Here is a list of all the postings Simon Williams 3 has made in our forums. Click on a thread name to jump to the thread.
|Thread: Lifting A Tom Senior Light Vertical|
Good evening again, looking for some advice please.
I am planning a house move, and included in my goods and chattels is a Tom Senior Light Vertical.
The question arises of how to pick it up safely. I don't like the thought of putting a sling around the cast iron bar at the top of the machine where the head is attached - all of the weight has to be carried by those two little castings clamping the head. Or am I being over-cautious? Having the casting crack would be the end of Mr Senior.
I moved it on a pallet the last time, but of course it's top heavy.
|Thread: Limiting pressure to a gauge|
Is this because the oil is viscous when it is cold, or perhaps the engine is a bit tight yet and will slacken off when the running in process is complete.
Cure the problem, not the symptoms.
I'm uncomfortable with the idea of dumping oil flow back to sump during start-up, that's when you most need the oil in the bearings where it belongs. High pressure on start up suggests the oil isn't getting where it needs to be - or at least not in the quantities it should. I'm assuming the oil pump is a positive displacement device so the rise in pressure indicates a restriction in the flow around the engine. If it is actually caused by the oil being a bit thick and treacly when it is cold then there are other oils to choose, at least for the running in phase.
I'd fit a higher scale pressure gauge as a temporary measure and see how this problem develops as the engine hours accumulate.
|Thread: What solenoid to use?|
Try googling "belimo actuator" for a wide range of damper actuators - essentially a motor driven crank that turns trough 90 degrees. Other variants are available but looking at ebay at the moment there seem to be quite a few on offer around the £25 to 30 sort of mark.
|Thread: Tingling from Myford Super 7|
I know I keep banging on about this, but the idea that there might be enough resistance in the earth path to allow any item within the installation to reach a voltage sufficient to experience a tingle needs de-bunking, as it flies in the face of everything the Reg's have to say about earthing.
Sure, the earth path will have some resistance, but the installation must be such that the potential reached by any exposed conductive parts (metalwork) is always below the safe touch voltage, even under fault conditions (whilst blowing a fuse). Safe touch voltage is usually deemed to be 25 volts RMS, that won't give a tingle though the actual requirement is that anyone touching an exposed metal surface must not be given sufficient shock to cause an involuntary movement.
This places some pretty tight constraints over what earth path resistance can be accepted, and rightly so.
Cows being very susceptible to electric shock there are specific additional requirements for livestock pens, farms etc.
As has been said before, you have two faults.
The leaky cable under concrete is fault 1, but you still have to find fault 2 which is the inadequate earth connection to the frame of the lathe - and possibly other loads. Please don't ignore the second fault!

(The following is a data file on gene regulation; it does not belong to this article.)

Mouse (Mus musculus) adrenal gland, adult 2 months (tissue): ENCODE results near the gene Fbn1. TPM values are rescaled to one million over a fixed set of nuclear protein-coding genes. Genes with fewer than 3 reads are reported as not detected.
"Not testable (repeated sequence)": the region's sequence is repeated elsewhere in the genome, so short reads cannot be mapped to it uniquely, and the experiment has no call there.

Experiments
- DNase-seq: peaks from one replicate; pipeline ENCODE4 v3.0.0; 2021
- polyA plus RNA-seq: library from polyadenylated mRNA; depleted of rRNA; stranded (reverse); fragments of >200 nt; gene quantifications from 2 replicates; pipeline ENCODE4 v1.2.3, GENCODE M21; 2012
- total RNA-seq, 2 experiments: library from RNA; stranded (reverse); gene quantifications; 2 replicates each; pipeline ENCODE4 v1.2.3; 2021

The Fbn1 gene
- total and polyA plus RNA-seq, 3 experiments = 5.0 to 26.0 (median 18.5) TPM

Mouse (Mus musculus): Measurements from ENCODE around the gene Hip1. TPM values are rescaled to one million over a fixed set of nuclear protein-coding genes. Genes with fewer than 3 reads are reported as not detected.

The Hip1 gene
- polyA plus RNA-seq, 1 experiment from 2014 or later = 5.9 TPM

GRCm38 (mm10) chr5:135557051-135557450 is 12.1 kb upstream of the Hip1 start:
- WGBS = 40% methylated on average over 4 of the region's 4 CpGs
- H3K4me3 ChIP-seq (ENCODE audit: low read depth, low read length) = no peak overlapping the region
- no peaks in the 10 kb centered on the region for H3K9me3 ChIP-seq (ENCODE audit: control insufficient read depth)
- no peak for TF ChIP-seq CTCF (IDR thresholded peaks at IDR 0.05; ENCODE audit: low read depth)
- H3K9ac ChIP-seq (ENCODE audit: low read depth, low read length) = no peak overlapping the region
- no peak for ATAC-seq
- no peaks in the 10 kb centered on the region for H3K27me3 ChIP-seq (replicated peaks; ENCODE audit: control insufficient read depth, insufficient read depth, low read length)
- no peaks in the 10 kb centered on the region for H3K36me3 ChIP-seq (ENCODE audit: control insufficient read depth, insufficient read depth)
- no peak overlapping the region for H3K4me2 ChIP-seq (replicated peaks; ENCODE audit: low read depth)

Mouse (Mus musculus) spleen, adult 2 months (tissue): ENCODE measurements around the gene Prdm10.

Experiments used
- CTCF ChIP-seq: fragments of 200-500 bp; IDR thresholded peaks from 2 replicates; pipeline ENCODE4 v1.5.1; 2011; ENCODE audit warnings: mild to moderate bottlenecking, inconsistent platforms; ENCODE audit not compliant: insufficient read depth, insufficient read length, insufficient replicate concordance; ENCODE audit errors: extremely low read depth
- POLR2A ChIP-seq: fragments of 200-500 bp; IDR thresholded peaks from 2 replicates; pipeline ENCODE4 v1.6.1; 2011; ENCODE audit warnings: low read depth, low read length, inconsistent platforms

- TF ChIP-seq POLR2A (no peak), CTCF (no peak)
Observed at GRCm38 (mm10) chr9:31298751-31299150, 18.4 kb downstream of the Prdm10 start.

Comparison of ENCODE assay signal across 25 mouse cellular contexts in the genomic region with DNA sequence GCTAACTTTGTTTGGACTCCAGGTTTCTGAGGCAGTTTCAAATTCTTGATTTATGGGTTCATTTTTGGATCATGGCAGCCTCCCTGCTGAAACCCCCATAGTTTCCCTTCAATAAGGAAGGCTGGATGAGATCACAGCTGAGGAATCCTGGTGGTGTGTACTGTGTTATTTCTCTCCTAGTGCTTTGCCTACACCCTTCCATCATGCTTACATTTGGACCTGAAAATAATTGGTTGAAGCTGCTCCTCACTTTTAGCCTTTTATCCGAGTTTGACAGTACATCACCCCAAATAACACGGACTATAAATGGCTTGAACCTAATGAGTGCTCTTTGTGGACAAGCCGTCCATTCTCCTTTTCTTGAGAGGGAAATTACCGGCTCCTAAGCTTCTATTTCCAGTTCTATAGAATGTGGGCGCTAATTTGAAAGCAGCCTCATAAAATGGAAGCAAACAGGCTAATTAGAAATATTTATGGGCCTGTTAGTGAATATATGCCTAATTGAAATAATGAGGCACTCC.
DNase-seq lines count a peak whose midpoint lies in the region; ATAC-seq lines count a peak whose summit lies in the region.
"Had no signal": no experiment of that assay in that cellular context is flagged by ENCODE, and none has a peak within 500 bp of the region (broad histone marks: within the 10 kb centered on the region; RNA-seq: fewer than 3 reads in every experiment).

|Thread: Bright EN24T steel vs Black EN24T for cutting gears|
As alluded to above, I assume it doesn't need saying that you don't want to let your nice sharp involute cutter anywhere near that nasty black mill scale. It'll knock the edge off the cutter quicker than you can say pickle.
There, I've gone and said it now...
|Thread: Tingling from Myford Super 7|
Well, I'm not saying it can't happen, but it would be a strange and significant fault in the supplier's PME system to allow sufficient potential difference between neutral and earth to be detectable by the "tingle test".
The point of PME (parallel multiple earth) is that there are many paths of cross connection between neutral and earth; all of them within a zone would have to fail simultaneously to get a "tingle" as described. Not to mention a few house fires....
No. Go looking for a failed or broken earth connection. The last one I did was caused by the earth pin socket pin not making contact in the socket outlet (13amp socket at the wall).. The machine earth bonding was all connected together but the whole lot was floating from the house earth because the earth pin didn't connect. In that instance the motor was connected to a VSD so that was the cause of the leakage current. If I've understood correctly there is only switchery in this application, so there is no excuse for enough leakage current to cause the symptoms as described.
But that's not the whole problem in this case, you've got a second fault (earth leakage current) as well. Come what may you need an adequate earth connection and this is absolutely a text book example of why.
HTH, do let us know how you manage to resolve this.
Good luck Simon
Turn it off at the mains, unplug it or isolate it or whatever it takes to make sure it can't be energised. Without wanting to get too melodramatic, this is a potential (no pun intended) emergency and you MUST isolate it. NOW.
The symptoms you describe are of two separate unrelated faults. Firstly you have an earth leakage fault of some kind, and sure that Dewhurst switch is a likely suspect, so are the motor internals.
You also have a second fault, in that the frame of the machine (lathe, switch etc) is not earthed.
My suggestion is that you get someone with experience of looking for these two faults to have a look, as you need some specialised test equipment and the knowledge to use it and interpret the results. If you are in the West Glos area send me a PM and I'll gladly help.
As Robert has said, is is very definitely something you should be worried about.
Isolate it and call for expert help.
|Thread: Universal Joint Alignment|
Thank you Neil, not least for correcting my silly but very annoying spelling mistake.
I'm more than somewhat confused by this now - Neil you are right in quoting the link you have used, and it says what you say it says, but...
Along side the text is this picture, which kinda speaks for itself.
There is also another paragraph later which says :
A double Cardan joint consists of two universal joints mounted back to back with a center yoke; the center yoke replaces the intermediate shaft. Provided that the angle between the input shaft and center yoke is equal to the angle between the center yoke and the output shaft, the second Cardan joint will cancel the velocity errors introduced by the first Cardan joint and the aligned double Cardan joint will act as a CV joint.
Hello good evening, and my thanks to all those who have taken the trouble to respond.
I've sort of got the answer I was expecting - I haven't done the maths but I would expect aligning the yoke parallel would give the best cancellation of the angular velocity variations. However here is a re-print lifted straight out of the parts list for the machine in question.